Good riddance to 2015. That's likely the sentiment for many shareholders of Organovo Holdings (NASDAQ:ONVO). The 3D bioprinting pioneer's stock lost over 60% of its value during the year. Here are three of the most disappointing Organovo headlines from 2015 that explain what happened.
1. Spooked market
On March 13, Organovo issued a "market update" after its shares had dropped 25% in just six days. The company also updated the frequently asked questions (FAQ) section of its website. The topics addressed in the market update and website change shed some light on what was going on with Organovo's stock. In a nutshell, investors were spooked.
Some were likely worried about Organovo's financial position. In response, the company underscored its financial strength by noting that it had no debt and over $50 million in cash. While Organovo filed with the SEC to raise up to $190 million over an unspecified period, the company stated that it had sufficient capital to execute on its plans for two years and would only raise additional capital if market conditions were favorable.
Organovo apparently also felt that some investors were concerned about negative articles about the company. In its website FAQ update, Organovo attributed some of the negativity to competitors, short-sellers, and a "lack of factual accuracy."
The company's moves seemed to temporarily calm investors. However, Organovo's shares resumed their downward move soon afterward.
It took only three months for Organovo to determine that market conditions were favorable enough to raise more capital. On June 17, the company announced another public offering of its stock. Shares opened 15% lower the next day -- and kept falling throughout much of the summer.
The good news was that the move generated over $46 million in additional cash for Organovo. The bad news was that the secondary offering also diluted existing shares, which led to the immediate plunge in share prices.
3. Keeping secrets
Many investors are excited about the potential for Organovo's exVive3D, a bioprinted human liver tissue. It's understandable that these investors want to know as much as they can about how things are going for exVive3D. It's also understandable why many were disappointed with Organovo's announcement on Aug. 10 that it would only provide contract booking updates on an annual basis instead of quarterly.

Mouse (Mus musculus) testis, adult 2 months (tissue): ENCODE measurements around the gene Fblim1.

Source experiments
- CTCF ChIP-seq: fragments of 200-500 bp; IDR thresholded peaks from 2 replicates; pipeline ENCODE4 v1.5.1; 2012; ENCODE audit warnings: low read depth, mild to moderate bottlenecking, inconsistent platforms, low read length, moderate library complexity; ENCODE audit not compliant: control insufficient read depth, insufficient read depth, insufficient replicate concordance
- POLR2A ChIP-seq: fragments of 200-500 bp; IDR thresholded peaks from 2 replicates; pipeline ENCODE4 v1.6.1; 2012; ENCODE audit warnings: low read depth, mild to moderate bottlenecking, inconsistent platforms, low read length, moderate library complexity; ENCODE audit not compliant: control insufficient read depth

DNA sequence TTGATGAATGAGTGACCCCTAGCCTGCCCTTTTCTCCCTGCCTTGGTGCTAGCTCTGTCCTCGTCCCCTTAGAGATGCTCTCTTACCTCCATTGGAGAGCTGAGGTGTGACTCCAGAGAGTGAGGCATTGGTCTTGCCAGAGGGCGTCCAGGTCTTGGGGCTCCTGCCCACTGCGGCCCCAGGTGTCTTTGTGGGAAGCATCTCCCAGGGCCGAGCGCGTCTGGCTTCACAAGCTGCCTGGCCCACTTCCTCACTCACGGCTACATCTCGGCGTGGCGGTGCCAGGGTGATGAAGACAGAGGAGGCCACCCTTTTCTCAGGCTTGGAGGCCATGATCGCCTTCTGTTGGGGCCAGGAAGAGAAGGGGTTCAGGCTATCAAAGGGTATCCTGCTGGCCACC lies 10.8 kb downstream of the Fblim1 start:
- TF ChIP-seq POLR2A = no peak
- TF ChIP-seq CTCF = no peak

Organovo's position was that customers can back out of contracts and that revenue reflected in contract bookings can be recognized over multiple quarters. Investors, however, have inquiring minds. The prospect of having to wait a full year to get an update on bookings wasn't a great way for Organovo to make shareholders happy.
Happy New Year?
Despite a dismal stock performance in 2015, Organovo investors have reason to think that 2016 could prove to be much better. A presentation made on April Fool's Day of 2015 underscores why.
Organovo announced on April 1 that exVive3D was able to detect toxicity of diabetes drug Rezulin very quickly. Understanding the history of Rezulin explains why this was and is such a big deal.
Rezulin was linked to 63 deaths after it was approved in 1997. The drug was yanked from the U.S. market in 2000 by Warner Lamber. Pfizer (NYSE:PFE) bought Warner Lambert soon thereafter and ended up paying $750 million to resolve around 35,000 claims related to Rezulin.
Pfizer forked out a fortune because the dangers for liver failure weren't clearly identified early enough with Rezulin. Had exVive3D been available in 1997 or earlier, the toxicity could have been discovered earlier, saving millions of dollars and (more importantly) human lives. If Organovo can convince prospective customers that using its bioprinted human liver tissue can help avoid scenarios like Pfizer encountered, 2016 should be a much happier year for Organovo than 2015 was.
Keith Speights has no position in any stocks mentioned. The Motley Fool has no position in any of the stocks mentioned. Try any of our Foolish newsletter services free for 30 days. We Fools may not all hold the same opinions, but we all believe that considering a diverse range of insights makes us better investors. The Motley Fool has a disclosure policy.